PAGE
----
Dave Crossland

Press

A Tour De Force

A Tour De Force

a tour de force...

Dave Crossland has come a long way since his first album, Here's to the Ride , released in 1992. His latest, Molly's Street , is a tour de force as he rocks out with more than a dozen other musicians  a complete change for this evocative songwriter and acoustic guitarist. In fact, there are only few reminders of the tender, folk-oriented acoustics of his earlier work. Crossland is in vibrant voice, though now it is energy-packed and expressive in a way that will make audiences take notice. "Maximum volume, dude," he said when encouraging a listen to his new album. The CD is an about face for Crossland, who's written sweetly affecting ballads, including a touching love song about "Minot's Light" off the coast of Scituate, Massachusetts. The 12-song set on his own Roadmonkey Music includes all originals  except for a cover of Lennon/McCartney's "Eleanor Rigby"  in which Crossland often rocks like Bruce Springsteen or is as plaintive as Van Morrison.



A resident of Somerville, Massachusetts, Crossland spent his childhood in Ohio. He admitted this album is a vast departure from his earlier release, but the change really has been a gradual one, he said. "It's been going in this direction for a number of years," Crossland said in an interview at last summer's Falcon Ridge Folk Festival in New York. "It's a lot different from my last record, but it probably wouldn't have been if there were records in between."



Often musicians release albums each year or every other year, resulting in recorded snapshots of how they are changing. But Crossland left music for a while. Though he had the money for another album and actually began it in 1994 and then again in 1995, family matters took precedence. Prior to his mother's death from cancer in 1996, Crossland stopped playing altogether to take care of her and his three younger brothers. It wasn't until fall of 1997 that he started playing full time again and recorded tracks for the new album.



He attributes the album's bigger sound to Dave "Tate" Stephenson, a childhood friend who runs a studio in Akron, Ohio. Stephenson, he said, added all the other tracks and presented it to Crossland. "My adrenaline just went wild," he said about hearing the revised tracks. "My first reaction was, 'Yeah!' My second reaction was, 'This isn't folk. What am I going to do?' "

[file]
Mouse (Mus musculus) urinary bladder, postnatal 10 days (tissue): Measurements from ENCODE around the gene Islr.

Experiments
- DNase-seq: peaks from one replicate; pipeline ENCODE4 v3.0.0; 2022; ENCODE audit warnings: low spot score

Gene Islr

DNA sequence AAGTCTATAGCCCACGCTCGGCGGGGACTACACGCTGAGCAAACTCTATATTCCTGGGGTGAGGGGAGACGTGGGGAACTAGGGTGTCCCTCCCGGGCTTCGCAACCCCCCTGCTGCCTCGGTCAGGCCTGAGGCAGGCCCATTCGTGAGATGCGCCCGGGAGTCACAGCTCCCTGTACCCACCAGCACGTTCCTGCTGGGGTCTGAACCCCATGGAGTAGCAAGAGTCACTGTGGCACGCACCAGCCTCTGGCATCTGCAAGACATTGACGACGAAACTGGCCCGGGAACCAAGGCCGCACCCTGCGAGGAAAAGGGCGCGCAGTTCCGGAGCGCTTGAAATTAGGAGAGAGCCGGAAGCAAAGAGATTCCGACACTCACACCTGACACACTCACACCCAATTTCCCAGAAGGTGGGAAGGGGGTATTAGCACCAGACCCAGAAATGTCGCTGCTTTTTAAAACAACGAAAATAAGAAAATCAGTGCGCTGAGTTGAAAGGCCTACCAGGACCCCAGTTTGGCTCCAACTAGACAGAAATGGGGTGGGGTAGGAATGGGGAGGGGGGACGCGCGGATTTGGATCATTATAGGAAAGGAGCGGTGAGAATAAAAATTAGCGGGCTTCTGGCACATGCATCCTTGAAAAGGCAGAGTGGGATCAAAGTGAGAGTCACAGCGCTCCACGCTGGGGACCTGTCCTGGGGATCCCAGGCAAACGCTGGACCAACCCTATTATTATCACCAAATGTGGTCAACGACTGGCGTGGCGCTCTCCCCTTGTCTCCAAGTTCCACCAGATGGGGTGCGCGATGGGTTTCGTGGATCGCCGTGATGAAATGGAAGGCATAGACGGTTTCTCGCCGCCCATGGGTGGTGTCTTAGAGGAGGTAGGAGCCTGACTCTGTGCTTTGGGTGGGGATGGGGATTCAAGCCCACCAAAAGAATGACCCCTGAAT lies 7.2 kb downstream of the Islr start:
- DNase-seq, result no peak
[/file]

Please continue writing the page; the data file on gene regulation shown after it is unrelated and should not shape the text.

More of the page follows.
Crossland had a decision to make  release an album that would be perceived as selling out to a more commercial sound, or scale it back to its more folk-oriented, acoustic underpinnings. He decided to "follow the music" and his instincts. "If I were deliberately going to scale it down, to 'aim' this at people who knew me already, I would be selling out," he explained. "Altering the production for a market. Isn't that what selling out is?"



In shows, the enthusiastic response he's received from audiences has convinced him he made the right call. And, before the album was even released in August, he received orders for the album from as far away as Germany.



In songs such as "Molly's Street," Crossland contrasts a tough neighborhood (where "They smashed up my bike and they kicked my little brother/ And they pinned me down on the ground, talking trash about my mother") with an imagined idealistic home (where "the boys and the girls got the greatest dads in the world"). " 'Molly's Street' has a lot to do with my life as a kid," Crossland said. "For a few years we were living in Washington, D.C., and I was going to public school. I was the only white boy in the fifth grade. It was tough, but I learned an awful lot. Man, did I learn a lot. I sometimes think it's a miracle I didn't come out of it with an attitude, but I had great parents."



Crossland's style varies when he's touring. "Sometimes I'm playing with a full band, sometimes I'm doing solo stuff, and sometimes it's in between," he said. "The nice thing is that the songs work in just about any context. I can play the Hard Rock Caf, the quiet folk coffeehouse, the dive bar in Akron, Ohio, and it all works. And I get a kick out of that. I've been playing with a number of different musicians, but the core members are Joe Feloni on guitar, Mike Cahill on drums, Hugh Albert on bass, and Tim Longfellow on keyboards. Although sometimes when I'm in the midwest, I've got an entirely different band. They're all guys from my hometown in Ohio."



Longfellow joins in on this set. Also playing are Johnny Cunningham (fiddle), Tim O'Brien (bouzouki), and Andy McIntosh (electric guitar).



Another of the more meaningful songs to Crossland is "When the Buffalo Come Back," set over his acoustic guitar and Cunningham's fiddling. It paints a stark portrait of how progress destroys: "You come hunting for your pleasure/ You come murdering in greed/ And you slaughter us by the thousands/ with your foreign-born disease." It "is just how I feel about what we Euro-Americans have done to this continent in such a short time," he said. "We're in real danger of destroying the life-giving nature of the world before we realize it. If we don't bring the buffalo back ourselves, it will come back in it's own way, and it'll be angry."



"Mother's Cross" harkens back to the sweeter style present on his earlier work, tender vocals set over piano and fiddle as he describes a devout woman with a strength of spirit and soul. "'Mother's Cross' is for my mom," he said. "I don't know what else to say about that. She was an incredible woman, very close to God, and I just hope to carry her legacy as best I can."